FringeReview UK 2017
Alan Janes writes and produces this slim but affecting biopic studded with stand-out, outsized performances from the cast. Directed by Matt Salisbury with a Lego-and-Mondrian-like set backdrop by Andrew Rees. Pete Cox’s sound system reverberates. Darren Coopland’s light glitters with essential black-outs and curtain-downs for scene changes lighting works effectively to evoke depth and variety on tour. Miguel Angel’s choreography includes one bass becoming a dancer. John Banister’s musical supervision ensures authentic practice.
Thick-rimmed spectacles, a plane vanishing with a legend in a blizzard, great songs. It’s not the Glenn Miller but Buddy Holly Story, though musically it ends more Miller than Holly.
Alan Janes writes and produces this slim but affecting biopic studded with stand-out, outsized performances from the cast. Directed by Matt Salisbury with a Lego-and-Mondrian-like set backdrop by Andrew Rees that slots lights from ‘On Air’ to ‘Diner’ with whacky versatility, it’s topped by an outraged Hicksville man shouting ‘cut’ whether a radio station or studio.
But in this story the Country-and-Western’s upstaged with explosive playing when Pete Cox’s sound system reverberates; too much for one couple, though clear and no noisier than others in this genre. Only in big band numbers at the end did I feel Holly’s melodies were almost drowned: but that’s his fault for ending in a Winter Garden.
Darren Coopland’s light glitters over the audience at this point, more Sixties than Fifties perhaps. With essential black-outs and curtain-downs for scene changes lighting works effectively to evoke depth and variety on tour. Miguel Angel’s choreography includes one bass becoming a dancer – so gyrated is it by the contortions of Tom Sowinski as Joe B Mouldin, one of the two Crickets Holly drags along to fame. John Banister’s musical supervision and the performers’ sheer talent jolt us like the coffees served to keep the band upright in perfectionist Holly’s repeat takes to six a.m.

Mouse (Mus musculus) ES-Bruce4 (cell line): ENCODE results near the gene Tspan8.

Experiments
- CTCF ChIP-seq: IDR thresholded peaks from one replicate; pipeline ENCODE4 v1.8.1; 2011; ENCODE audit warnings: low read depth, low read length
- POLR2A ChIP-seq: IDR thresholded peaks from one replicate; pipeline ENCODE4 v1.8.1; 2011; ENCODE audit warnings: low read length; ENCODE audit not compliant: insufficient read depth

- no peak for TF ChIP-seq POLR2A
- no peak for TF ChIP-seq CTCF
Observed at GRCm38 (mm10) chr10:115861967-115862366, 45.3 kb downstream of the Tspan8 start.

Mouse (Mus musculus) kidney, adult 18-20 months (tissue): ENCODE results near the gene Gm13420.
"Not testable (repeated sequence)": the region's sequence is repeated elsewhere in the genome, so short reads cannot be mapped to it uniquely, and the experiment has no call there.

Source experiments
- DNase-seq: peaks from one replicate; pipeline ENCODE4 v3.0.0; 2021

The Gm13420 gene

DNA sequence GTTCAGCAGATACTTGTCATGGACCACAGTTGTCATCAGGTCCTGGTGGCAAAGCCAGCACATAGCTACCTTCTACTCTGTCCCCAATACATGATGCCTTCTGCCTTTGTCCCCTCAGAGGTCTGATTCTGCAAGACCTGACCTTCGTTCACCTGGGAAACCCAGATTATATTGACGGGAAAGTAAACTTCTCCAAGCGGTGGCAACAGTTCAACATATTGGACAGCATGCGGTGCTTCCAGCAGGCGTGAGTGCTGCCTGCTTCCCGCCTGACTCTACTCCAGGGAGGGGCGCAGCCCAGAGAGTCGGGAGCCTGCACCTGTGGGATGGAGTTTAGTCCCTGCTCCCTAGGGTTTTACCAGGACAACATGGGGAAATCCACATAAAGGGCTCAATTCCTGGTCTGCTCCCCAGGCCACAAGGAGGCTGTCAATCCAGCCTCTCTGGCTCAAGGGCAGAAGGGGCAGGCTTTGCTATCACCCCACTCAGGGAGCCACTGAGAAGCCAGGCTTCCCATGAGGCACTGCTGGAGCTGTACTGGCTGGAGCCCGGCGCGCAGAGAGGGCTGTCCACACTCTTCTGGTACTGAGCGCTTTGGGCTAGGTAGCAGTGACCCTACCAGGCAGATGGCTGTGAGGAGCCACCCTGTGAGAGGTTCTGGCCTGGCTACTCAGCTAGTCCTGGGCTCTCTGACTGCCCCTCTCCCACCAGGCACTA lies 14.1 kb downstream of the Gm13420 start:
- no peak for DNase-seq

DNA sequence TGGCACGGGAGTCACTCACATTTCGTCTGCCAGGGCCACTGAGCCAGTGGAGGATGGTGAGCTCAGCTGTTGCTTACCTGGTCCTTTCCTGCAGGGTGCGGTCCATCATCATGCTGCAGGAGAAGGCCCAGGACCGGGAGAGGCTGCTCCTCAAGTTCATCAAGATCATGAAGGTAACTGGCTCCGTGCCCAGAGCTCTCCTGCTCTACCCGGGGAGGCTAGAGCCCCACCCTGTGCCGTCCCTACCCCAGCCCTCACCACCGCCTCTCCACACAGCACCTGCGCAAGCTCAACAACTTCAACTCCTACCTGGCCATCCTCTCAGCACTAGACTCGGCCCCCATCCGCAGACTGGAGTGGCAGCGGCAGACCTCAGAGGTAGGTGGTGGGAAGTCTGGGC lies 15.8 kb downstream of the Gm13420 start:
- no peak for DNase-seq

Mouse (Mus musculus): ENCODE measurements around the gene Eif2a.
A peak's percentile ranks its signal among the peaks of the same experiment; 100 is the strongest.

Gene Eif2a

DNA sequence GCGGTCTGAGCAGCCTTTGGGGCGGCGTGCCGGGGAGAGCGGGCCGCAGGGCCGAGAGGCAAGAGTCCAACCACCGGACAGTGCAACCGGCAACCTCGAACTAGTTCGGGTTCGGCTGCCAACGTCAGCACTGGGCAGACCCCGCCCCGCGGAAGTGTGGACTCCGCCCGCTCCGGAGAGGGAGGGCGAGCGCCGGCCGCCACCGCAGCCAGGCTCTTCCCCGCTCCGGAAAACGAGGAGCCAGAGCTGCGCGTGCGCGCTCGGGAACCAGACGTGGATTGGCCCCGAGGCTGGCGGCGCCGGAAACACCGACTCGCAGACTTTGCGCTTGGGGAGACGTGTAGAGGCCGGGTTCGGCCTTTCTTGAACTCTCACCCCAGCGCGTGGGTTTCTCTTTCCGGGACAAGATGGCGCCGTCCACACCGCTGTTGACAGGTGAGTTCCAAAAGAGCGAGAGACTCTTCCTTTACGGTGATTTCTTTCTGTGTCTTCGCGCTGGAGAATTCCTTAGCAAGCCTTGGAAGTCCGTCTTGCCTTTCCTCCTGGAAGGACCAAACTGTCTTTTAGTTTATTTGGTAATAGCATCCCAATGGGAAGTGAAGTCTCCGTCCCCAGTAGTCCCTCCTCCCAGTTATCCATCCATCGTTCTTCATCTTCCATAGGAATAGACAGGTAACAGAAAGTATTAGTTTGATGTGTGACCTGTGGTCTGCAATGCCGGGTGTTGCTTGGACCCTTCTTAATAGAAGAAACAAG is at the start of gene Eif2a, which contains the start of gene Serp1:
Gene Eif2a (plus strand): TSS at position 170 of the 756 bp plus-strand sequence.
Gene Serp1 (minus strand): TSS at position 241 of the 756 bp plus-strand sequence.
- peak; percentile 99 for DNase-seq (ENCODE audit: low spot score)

The storyline’s simple enough, Holly and his Crickets performing County-and-Western at their local radio station break into ‘That’ll Be the Day’ full of a braggadocio towards women that’s at least quaint and doesn’t do Holly’s later sensibilities service, but what a song given the full metal here. Various confrontations with local stations and management mean even Holly’s Decca contract lapses because Holly refuses his C&W remit. It’s important to realize that rock was seen as ephemeral, no-one thought it’d last and that stars like Elvis and Holly had no more than months before order re-established mainstream pap. Well, eighteen months with Holly, but these changed music.
Holly was the first star to write his own songs, determine his look with iconic glasses, engage with the recording process and experiment in ways prefiguring The Beatles who learned so much, experiment with others’ instruments. The use in ‘Everyday’ of the celeste for example so skilfully dispatched by Kerry Lowe as Vi Petty, wife of Holly’s manager. She also enjoys a horrendously-delivered song as Mary Lou Sokoloff towards the end.